Something that struck me in this year's submissions overall was a sense of rumination and gravity in the stories filmmakers are choosing to tell. Whether the films are personal narratives, like Kadazia Allen-Perry's deeply intimate account of living with cystic fibrosis, Chronic Means Forever, or documentaries with a global lens, like Vancouver: No Fixed Address, about the Vancouver, BC housing crisis, or a romance in the tradition of classic Hollywood cinema, like Forgotten Man, the films in the festival approach their topics with a real sense of reflection. I believe this speaks to our current moment, which often feels tumultuous, and filmmakers in our region are responding to that by focusing intently on examining with care and poignancy what it means to live and make art in this world.
Sara Michelle Fetters: Talk to me about this year's workshops. Why are these important? How do you hope audiences/attendees get involved?
Sophie Donlon: The workshops this year showcase stunning emerging projects, including Shontina Vernon's workshop and discussion around her juvenile incarceration project Grrrl Justice, and the screening and panel around the new short film speaking to the forgotten histories of people of color, The New Frontier, with director Kanani Koster and the team of writers.
With the festival workshops, we strive to provide filmmakers with both education and resources, and further to prompt discussions about the impact of film in communities. Matt Longmire's workshop 'The Indie Filmmaker's Guide to Captions & Subtitles' is part education and part advocacy for the importance of adding captions and subtitles to indie film projects in order to make independent films more accessible to deaf and hard-of-hearing communities, as well as to the rest of the world with subtitles.
A workshop that is not to be missed is 'Shaping Stories, Building Power,' taught by one of our jurors, Paige Watkins. Paige is the associate director of Detroit Narrative Agency (DNA), which works to incubate quality and compelling stories that will shift the dominant narratives about Detroit towards liberation and justice. In this workshop, participants will be able to gain a deeper understanding of the Detroit Narrative Agency's model and values, view the recent short films supported by DNA and discuss how to build systems for accountable, community-based filmmaking in a local context.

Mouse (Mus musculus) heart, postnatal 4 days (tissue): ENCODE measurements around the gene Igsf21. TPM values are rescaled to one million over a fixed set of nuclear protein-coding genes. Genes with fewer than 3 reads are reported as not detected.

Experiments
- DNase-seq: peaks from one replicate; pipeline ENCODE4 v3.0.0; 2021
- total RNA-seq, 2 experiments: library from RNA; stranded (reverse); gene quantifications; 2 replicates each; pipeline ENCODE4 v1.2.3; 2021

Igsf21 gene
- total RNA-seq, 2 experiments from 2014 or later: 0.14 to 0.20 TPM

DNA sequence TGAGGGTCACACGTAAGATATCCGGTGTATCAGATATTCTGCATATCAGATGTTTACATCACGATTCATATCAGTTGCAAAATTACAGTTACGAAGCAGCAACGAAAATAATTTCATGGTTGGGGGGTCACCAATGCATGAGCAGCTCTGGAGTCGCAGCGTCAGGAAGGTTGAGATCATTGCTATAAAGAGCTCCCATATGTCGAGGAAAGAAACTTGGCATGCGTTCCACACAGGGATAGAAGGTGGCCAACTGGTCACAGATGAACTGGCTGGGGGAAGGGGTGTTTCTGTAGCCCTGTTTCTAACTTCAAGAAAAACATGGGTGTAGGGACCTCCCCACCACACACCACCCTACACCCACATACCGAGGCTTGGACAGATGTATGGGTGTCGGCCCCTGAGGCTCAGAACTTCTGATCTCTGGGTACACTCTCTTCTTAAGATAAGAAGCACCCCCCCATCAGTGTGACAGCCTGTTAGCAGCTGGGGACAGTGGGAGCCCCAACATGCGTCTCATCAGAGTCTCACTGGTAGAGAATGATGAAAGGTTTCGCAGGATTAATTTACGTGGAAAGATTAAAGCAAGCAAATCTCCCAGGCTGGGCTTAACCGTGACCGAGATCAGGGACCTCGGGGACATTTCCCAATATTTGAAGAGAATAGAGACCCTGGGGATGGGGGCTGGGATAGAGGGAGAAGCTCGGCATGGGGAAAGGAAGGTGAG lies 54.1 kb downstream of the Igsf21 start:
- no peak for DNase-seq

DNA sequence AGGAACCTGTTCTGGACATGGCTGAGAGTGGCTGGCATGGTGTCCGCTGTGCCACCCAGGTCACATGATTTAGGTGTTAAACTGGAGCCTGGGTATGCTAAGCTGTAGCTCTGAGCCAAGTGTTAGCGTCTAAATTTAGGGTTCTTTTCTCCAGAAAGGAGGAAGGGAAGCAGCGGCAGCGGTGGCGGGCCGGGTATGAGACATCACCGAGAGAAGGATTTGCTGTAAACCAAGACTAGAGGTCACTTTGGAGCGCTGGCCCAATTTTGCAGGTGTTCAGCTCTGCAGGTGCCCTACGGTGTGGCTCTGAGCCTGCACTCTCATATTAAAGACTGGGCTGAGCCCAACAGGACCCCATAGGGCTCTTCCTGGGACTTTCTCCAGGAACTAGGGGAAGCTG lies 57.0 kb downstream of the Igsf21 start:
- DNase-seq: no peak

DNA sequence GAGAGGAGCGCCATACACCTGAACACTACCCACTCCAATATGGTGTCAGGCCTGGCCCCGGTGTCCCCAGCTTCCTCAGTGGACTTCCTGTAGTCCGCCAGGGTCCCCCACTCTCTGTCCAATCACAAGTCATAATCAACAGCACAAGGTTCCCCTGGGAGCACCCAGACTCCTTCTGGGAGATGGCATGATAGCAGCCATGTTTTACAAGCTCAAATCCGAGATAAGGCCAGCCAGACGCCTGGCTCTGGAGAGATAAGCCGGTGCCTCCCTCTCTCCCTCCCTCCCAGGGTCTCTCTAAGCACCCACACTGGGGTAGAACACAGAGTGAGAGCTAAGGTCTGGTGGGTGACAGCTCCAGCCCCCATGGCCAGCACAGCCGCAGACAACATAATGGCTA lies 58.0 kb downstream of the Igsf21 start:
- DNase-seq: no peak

Workshops are so important because they are a crucial way for festival filmmakers and attendees to share knowledge and perspective. They're a crucial tool and a great way for filmmakers and audiences alike to learn more about media and communities!
Sara Michelle Fetters: And then you have quite the eclectic lineup of special presentations. What is the process for programming these?
Sophie Donlon: The special presentations came together very organically. A few of the programs are a part of ongoing relationships with partner organizations, such as our Indigenous Showcase series co-presented with Longhouse Media, which this year features the documentary Mele Murals, and our co-presentation with Moving Image Preservation of Puget Sound (MIPoPS) of Vi Hilbert's informational films that promote the preservation of the Lushootseed language. In our other special presentations we're always looking to highlight the emerging work of creators in the region. That's really what sparked events like the screening of It Happened at the World's Fair at SIFF Cinema Egyptian with live commentary by Charles Mudede, Ahamefule Oluo and Lindy West, who are all collaborators on the upcoming film Thin Skin. Another example of this is the 'GIFgantic Comic Event: Kelton Sears presents Trash Mountain.' I was so excited when I first saw Kelton's work because it's so sharp and funny, and because it's exactly the kind of alternative multimedia storytelling that I want to highlight. In that sense, I look at the special presentations both as a way to honor the history of the Pacific Northwest and celebrate new works.
Sara Michelle Fetters: The level of inclusion and diversity in this year's full lineup is remarkable. Is it difficult to program such a richly inclusive festival? How do you make sure to showcase features and shorts that represent the entire Pacific Northwest as a whole?